You have decided to sell. But before you put the sign in the yard there are some things you will want to make sure you have done. Time spent doing research and setting the right price will most likely yield you a better return in the end. A home is only worth what a buyer is willing to pay for it. Track your neighborhood values Find out what homes similar to yours are selling for in your neighborhood so you will have a good idea what your home is worth. Buyer or seller market You need to judge whether it's a sellers' market or a buyers' market in your neighborhood. Remember that all real estate is local. You will want to research things like interest rates, home inventory, job forecasts, and even time of year. Research inventory How many homes are for sale? If you live in a desirable neighborhood and there aren't many homes for sale, you will have a clear edge here. However, if you see lots of homes on the market and they're not selling very quickly, you might have to reduce the price you had in mind. Know the average days on the market Review the homes in your neighborhood and their days on market sometimes referred to as DOM. Look at trends for the past year and assess whether homes were appreciating or depreciating. Monitor the job market Is a big company relocating workers to your area? Or are they moving out and shutting the doors? The job market has a lot to do with the real estate market. Attend nearby open houses Observe how other properties are showing and compare them to your home. At an open house you can often feel the "mood" of potential buyers. Get a professional opinion A real estate professional will be able to help you gather all of the above information and come up with a CMA or comparable market analysis to determine the best price range for you home.
What do buyers want in a home? Is it location? Is it size? Could it be an endless list of amenities ? According to a survey done by The National Association of Homebuilders, they want all of the above. According to the survey, buyers say they want a home that is approximately 2,000 square feet. Unfortunately, only one-third of the current homes on the market have 2,000 or more square feet of livable space. Most homes are nearly 40 years old and don't have many of the amenities buyers want. So what is a seller to do? If your home is smaller than what most buyers want, play up on your homes good points. Here are some other features buyers want that could help overcome the objection to the homes smaller square footage. Location: Buyers may consider a smaller home if it's located in the best school district or in a great commuter location. Possibilities: A smaller home may have potential for expansion, making the home suddenly more appealing. Great space: The home may not have the square footage buyers want, so show off the space it does have. Remove any furniture that doesn't complement the home, making the home seem spacious and uncluttered. If your home is smaller than what many buyers want, emphasize the amenities that it does have. Help buyers see the potential in your home. Don't let them rule it out just because its current condition doesn't meet all of their needs.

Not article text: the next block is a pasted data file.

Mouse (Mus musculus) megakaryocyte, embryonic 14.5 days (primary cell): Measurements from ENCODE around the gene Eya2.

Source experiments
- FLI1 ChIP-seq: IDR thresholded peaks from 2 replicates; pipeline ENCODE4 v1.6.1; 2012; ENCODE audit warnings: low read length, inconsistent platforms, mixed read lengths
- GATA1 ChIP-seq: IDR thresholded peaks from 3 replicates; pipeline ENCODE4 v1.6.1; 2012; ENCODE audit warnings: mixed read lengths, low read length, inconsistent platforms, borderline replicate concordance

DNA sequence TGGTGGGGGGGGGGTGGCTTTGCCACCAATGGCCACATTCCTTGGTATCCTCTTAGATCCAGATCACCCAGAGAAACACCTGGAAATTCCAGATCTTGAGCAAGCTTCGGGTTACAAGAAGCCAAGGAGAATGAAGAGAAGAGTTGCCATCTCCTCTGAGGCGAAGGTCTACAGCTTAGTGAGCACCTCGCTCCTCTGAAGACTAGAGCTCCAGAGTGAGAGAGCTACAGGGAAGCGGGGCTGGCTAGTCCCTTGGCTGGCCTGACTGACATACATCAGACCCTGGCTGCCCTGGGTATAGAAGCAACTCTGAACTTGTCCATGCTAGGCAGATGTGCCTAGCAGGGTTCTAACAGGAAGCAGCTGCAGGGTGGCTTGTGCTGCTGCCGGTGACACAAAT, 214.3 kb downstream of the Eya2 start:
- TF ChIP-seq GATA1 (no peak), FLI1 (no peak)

Many people think they can go it alone when it comes to selling their home but there are many good reasons to hire a professional to do the job. Here are just a few of the many reasons to hire a real estate agent when selling your home: According to a study done by the National Association of Realtors, a seller who uses a real estate agent typically gets 16% more in the sale of their home than an unrepresented seller. It won't cost you a dime unless the home sells. A real estate agent and their company take on all of the costs of marketing your home and don't get paid unless the home sells. Negotiating can be tough especially when it is your own home. Your agent will do all the negotiating for you. Real estate paperwork can be confusing. Your agent will take of all the paperwork and make sure everything is done according to the laws in your area. There is no emotion. Selling your home can be emotional and using a real estate professional will help you objectively evaluate offers and determine a selling price. Just like any job it is always better to hire a professional. "When you hire people that are smarter than you are, you prove you are smarter than they are.” R.H. Grant